(CEV) “The Poem of the Man-God,”, Vol. 5, p. 593
Jesus is charged with the Cross
[…] The crosses are brought. Those of the two robbers are shorter. Jesus’ is much longer. I say that the vertical stake is not less than four metres long (12 feet).
Before giving the cross to Jesus, they tie the board with the inscription “Jesus Nazarene King of the Jews” round His neck.
They are now ready. And Longinus gives the order of march […] And it is immediately clear that Jesus is in an extremely weak condition.
The Jews laugh seeing Him stagger along like a drunk man and they shout to the soldiers: “Push Him. Make Him fall”. In the dust the blasphemer!” […]
Jesus proceeds panting. […] Perspiration is streaming down His face, together with the blood that trickles from the wounds of the crown of thorns. And dust sticks to His wet face leaving queer stains on it. Because also the wind is blowing now. Continual gusts at long intervals, during which the dust falls after being raised in whirlwinds by each gust, and is blown into eyes and throats.[…]
The ascent to Calvary begins
A barren road, without the least shade, paved with uneven stones, that goes straight up the hill.[…] So Jesus suffers tremendously in climbing, also because of the weight of the cross which, being so long, must be very heavy.
He finds a protruding stone and as He is exhausted, He can lift His feet only a little, so He stumbles and falls on His right knee, but He can hold Himself up with His left hand.
The crowd howls with joy… He gets up again. He proceeds, bending and panting more and more, congested, feverish… […] The people even applaud for the joy of seeing Him fall so badly… […] Jesus seems completely intoxicated, as He sways so much, knocking against one or the other lines of soldiers, wandering all over the road. […]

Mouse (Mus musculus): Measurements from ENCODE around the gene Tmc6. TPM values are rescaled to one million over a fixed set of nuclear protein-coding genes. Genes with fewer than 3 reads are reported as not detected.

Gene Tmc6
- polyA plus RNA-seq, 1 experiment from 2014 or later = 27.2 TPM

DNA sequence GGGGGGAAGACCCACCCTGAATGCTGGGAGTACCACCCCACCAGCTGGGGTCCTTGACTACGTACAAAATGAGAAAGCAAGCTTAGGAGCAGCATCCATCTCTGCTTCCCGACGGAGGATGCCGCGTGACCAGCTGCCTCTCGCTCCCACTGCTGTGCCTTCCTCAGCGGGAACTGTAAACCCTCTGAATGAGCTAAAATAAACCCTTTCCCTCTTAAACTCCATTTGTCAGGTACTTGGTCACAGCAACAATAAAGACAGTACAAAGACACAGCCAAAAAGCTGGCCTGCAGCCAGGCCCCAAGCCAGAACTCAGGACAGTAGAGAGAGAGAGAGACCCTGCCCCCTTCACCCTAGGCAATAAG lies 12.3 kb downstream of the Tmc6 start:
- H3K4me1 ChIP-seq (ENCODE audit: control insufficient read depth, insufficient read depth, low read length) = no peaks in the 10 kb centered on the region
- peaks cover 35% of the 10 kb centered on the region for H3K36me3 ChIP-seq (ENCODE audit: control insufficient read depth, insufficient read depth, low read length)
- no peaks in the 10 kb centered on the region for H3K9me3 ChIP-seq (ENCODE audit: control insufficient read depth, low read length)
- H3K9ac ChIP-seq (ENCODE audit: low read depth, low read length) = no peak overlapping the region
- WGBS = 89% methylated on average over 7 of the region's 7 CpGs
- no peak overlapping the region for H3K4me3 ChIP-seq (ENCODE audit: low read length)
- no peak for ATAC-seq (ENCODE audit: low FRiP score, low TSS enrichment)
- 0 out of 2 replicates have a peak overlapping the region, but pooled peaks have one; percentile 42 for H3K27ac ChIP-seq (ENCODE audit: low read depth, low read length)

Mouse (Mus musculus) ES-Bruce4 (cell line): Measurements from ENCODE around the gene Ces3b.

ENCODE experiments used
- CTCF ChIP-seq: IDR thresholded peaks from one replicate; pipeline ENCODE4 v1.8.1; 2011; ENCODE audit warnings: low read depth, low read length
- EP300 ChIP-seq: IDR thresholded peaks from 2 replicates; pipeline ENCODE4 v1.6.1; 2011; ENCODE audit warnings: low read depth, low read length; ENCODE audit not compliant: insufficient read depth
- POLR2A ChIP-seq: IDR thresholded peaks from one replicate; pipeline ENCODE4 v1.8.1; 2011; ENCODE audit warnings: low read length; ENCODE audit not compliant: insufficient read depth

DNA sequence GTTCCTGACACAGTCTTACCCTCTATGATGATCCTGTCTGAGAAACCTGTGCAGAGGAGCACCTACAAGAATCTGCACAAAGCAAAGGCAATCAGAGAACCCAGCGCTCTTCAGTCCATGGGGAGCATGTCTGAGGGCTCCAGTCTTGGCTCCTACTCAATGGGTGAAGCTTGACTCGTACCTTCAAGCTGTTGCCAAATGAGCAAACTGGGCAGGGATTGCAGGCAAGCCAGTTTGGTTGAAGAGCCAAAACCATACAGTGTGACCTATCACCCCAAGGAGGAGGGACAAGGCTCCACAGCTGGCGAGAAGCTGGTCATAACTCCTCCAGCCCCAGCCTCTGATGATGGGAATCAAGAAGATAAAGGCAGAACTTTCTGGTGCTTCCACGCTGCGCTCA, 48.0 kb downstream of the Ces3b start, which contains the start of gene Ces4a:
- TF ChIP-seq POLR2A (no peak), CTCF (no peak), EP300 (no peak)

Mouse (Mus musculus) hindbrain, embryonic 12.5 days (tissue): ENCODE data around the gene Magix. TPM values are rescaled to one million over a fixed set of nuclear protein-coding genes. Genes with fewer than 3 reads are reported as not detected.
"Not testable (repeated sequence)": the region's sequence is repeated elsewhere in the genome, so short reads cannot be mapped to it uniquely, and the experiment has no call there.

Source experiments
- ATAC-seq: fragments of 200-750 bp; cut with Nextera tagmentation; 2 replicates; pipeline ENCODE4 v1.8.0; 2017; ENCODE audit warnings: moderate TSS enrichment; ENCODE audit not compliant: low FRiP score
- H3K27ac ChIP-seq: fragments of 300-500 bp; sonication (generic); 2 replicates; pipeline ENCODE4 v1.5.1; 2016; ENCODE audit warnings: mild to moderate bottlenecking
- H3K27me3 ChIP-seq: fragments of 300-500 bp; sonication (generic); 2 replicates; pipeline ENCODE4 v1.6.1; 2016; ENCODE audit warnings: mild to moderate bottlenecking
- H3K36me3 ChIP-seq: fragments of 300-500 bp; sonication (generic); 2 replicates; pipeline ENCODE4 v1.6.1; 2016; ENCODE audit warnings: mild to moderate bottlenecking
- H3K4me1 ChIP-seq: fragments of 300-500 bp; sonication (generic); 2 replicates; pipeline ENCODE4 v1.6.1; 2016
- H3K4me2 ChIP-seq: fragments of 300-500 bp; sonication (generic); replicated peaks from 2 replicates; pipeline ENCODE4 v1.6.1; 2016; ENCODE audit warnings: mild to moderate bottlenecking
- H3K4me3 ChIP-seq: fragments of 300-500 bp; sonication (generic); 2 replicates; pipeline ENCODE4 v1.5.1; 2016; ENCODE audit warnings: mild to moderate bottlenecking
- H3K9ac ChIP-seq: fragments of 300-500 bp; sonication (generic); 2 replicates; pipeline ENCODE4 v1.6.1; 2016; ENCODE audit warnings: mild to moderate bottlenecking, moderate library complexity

Jesus falls the third time
And immediately afterwards, the pain of the third fall, a complete one. And this time He does not stumble.
He falls because of a sudden lack of strength, due to a syncope. He falls headlong, knocking His face on the uneven stones, and He remains in the dust under the cross that falls on Him. The soldiers try to raise Him. But as He seems to be dead, they go and inform the centurion.
While they go and come back, Jesus comes to Himself, and slowly, with the help of two soldiers, one of whom lifts the cross and the other helps the Condemned One to stand up, He puts Himself in His place again. But He is really exhausted. “Make sure that He dies only on the cross!” shout the crowd. […]
Jesus meets the pious Women
The women, who are proceeding weeping, turn round upon hearing the shouts, and see the procession turn towards them.
Then they stop, leaning against the mountain, lest they should be pushed down the slope by the violent Jews. They lower their veils on their faces even more […]. When Jesus arrives near them, they weep more loudly and bow low to Him. Then they move forward resolutely.
The soldiers would like to drive them back with their lances.[…]
Veronica cleans Jesus’ Face
Another woman, who is accompanied by a young maidservant holding a small casket in her arms, opens it and takes out a square piece of very fine linen cloth, and offers it to the Redeemer. He accepts it. And as He cannot manage by Himself with one hand only, the compassionate woman helps Him to take it to His face, watching not to knock against His crown. And Jesus presses the cool linen cloth to His poor face and holds it there, as if He felt a great relief. […]
Mary reaches Jesus
And in the midst of the loud noise of weeping women and cursing Judaeans, Jesus sets out again. […] The road continues. It goes round the mountain, it comes back almost to the front, towards the steep road. Here, there is Mary with John.[…] behind the slope of the mountain, to give Her some relief. […] Mary, […] is leaning against the slope, standing, but already exhausted, panting, as white as death, in Her very dark blue dress, which is almost black.
John looks at Her with desolate pity.[…] . And Mary, supported by John who is holding Her by the elbow, departs from the hillside, stately in Her grief, and places Herself resolutely in the middle of the road, moving aside only at the arrival of Longinus […]